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“Back the blue” enthusiasts have a go-to narrative to toss around anytime people are criticizing the racism and brutality of police officers: “Everyone hates cops until they need one.”

This, of course, is a position of privilege as white people tend to be unaware of anyone’s lived experiences besides their own, and that privilege blinds them to the fact that Black people hate cops…even when we need them.

Meet Shantel Arnold.

On Sept. 20, the 34-year-old Black woman who is less than five feet tall and weighs about 100 pounds was attacked by three local boys in Jefferson Parish, Louisiana, according to WWNO 89.9.

The attack was reportedly caught on camera before the boys were chased away by 71-year-old Lionel Gray, whom Arnold considers her stepfather. As shameful and horrendous as that attack was, Arnold said her most serious injuries weren’t caused until the police arrived.

MORE: Paraplegic Who Cops Dragged By His Hair From Car Files Complaint With NAACP

“I’m on my way home. I ain’t make it all the way to the block, the police come out of nowhere, swarming, getting me like, ‘Come here.’ I’m like, ‘What’s going on? I just got beat up by two children, what ya’ll doing?’” Arnold told internal investigators who are looking into the actions of the sheriff’s deputy involved in the second attack on the victim.

Two witnesses who were also interviewed by investigators from Jefferson Parish Sheriff’s Office said the unnamed deputy grabbed Arnold by her hair and slammed her head repeatedly into the pavement with so much force that braids were ripped from Arnold’s scalp in the incident that was also partially caught on a witnesses cell phone camera.

At the beginning of the video, the deputy in question is seen holding Arnold by her wrist while she’s lying on her back. The deputy can then be seen jerking Arnold around and lifting her up before the two disappear from the camera’s view behind a parked SUV. When they come back into view, the deputy is seen holding Arnold by her braids, slamming her repeatedly onto the ground and slinging her around like a ragdoll before placing his knee on her back to cuff her.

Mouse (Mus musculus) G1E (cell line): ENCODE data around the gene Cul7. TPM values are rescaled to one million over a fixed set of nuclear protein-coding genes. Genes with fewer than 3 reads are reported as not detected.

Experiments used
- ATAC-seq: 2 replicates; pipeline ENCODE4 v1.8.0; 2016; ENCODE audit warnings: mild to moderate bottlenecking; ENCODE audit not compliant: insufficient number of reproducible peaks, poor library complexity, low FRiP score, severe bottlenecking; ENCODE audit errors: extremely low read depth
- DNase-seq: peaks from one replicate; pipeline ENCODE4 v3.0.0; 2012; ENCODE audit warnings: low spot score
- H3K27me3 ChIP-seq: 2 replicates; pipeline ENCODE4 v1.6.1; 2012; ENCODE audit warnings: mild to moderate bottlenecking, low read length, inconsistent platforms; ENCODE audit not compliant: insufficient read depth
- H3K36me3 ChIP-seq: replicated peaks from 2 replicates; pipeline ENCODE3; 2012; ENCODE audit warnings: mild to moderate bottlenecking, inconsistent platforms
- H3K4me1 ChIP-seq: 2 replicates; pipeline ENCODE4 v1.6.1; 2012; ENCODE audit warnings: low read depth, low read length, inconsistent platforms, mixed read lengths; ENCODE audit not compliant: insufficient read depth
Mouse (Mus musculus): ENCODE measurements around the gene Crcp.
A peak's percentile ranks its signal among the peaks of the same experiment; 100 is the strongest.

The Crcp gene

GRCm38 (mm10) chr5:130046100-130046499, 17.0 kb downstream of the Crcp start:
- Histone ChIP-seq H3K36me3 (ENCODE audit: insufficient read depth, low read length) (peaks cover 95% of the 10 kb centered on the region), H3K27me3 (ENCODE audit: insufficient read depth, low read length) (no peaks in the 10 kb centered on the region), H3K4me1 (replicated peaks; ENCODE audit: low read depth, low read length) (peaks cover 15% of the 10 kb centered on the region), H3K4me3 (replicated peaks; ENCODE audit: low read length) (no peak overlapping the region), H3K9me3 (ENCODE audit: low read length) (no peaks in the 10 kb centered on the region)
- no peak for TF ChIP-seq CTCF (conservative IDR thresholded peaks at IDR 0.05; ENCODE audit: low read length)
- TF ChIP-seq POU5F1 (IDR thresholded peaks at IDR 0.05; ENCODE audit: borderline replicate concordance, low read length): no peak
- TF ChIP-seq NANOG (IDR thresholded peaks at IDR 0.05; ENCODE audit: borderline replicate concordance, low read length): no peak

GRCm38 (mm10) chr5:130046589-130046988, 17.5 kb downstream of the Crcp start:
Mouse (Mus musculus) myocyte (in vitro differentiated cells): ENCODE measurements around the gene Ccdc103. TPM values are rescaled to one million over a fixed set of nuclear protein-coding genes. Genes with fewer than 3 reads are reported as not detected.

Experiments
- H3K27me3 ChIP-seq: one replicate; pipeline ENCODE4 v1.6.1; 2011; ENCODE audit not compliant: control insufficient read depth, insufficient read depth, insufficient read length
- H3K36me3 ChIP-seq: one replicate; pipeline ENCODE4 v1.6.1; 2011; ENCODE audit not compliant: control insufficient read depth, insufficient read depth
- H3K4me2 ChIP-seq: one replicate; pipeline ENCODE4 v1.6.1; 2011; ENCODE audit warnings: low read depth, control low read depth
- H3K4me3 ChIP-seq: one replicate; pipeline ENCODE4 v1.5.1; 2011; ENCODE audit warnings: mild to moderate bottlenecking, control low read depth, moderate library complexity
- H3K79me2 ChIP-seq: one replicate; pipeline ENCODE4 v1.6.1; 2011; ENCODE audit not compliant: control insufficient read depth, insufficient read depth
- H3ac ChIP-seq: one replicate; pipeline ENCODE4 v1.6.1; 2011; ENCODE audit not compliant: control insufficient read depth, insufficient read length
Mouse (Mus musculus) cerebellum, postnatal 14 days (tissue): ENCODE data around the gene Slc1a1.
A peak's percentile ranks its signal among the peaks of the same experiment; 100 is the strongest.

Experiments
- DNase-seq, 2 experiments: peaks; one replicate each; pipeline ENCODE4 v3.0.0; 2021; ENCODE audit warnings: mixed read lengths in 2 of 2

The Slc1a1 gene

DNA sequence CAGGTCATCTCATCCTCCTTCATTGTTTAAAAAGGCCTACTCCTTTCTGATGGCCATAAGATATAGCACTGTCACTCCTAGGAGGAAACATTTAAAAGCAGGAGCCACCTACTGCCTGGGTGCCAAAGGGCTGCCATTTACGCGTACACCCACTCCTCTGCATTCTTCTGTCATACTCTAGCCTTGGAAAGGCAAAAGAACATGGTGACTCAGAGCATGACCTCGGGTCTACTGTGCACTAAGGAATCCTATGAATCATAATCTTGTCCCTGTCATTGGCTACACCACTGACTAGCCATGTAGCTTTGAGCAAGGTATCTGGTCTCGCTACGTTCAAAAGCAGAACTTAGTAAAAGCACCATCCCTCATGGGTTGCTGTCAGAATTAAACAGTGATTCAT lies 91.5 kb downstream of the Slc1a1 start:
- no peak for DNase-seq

Now, bootlicker white people are going to look at this video and stick to their usual script of cop-apologist questions:

What happened before the video started recording? Was she resisting arrest? How do we know the officer’s use of force wasn’t justified?

Here are the questions those people never ask:

Why would the victim of an attack be arrested in the first place? How is it that a trained officer his size can’t restrain a much smaller woman without treating her body like a dog’s chew toy? Is a cop’s authority really so sacred that any resistance to said authority —even by a woman who is showing clear signs of having already been a victim of violence—justifies them causing this degree of harm?

As it turns out, Arnold was taken to the hospital to be treated for her injuries, but she was never charged with a crime—and I guess we’re all supposed to ignore the likelihood that her lack of charges means the cops know there was never any reason to arrest her.

According to Arnold and the witnesses, the deputy demanded Arnold stop and talk to him, but Arnold told him she’d just been assaulted and just wanted to go home, so she kept walking, which they said prompted the deputy to jump out of his patrol car, grab her and slam her to the ground.

According to a report published by WWNO and ProPublica, Black people in Jefferson Parish have, for decades, accused the Sheriff’s Office of using excessive force against them, making false arrests and ignoring the abuse and racism of its deputies. The investigative report found what investigators usually find when researching racial disparities in use-of-force incidents—that Black people get it the worst and, by a wide margin, the most often.

So yeah—we need police protection just like anyone else does, but we can still hate cops and for plenty of good reason.


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Louisiana Cop Rips Out Black Woman’s Braids In Brutal Attack Caught On Video Recorded Minutes After 3 Boys Jumped Her  was originally published on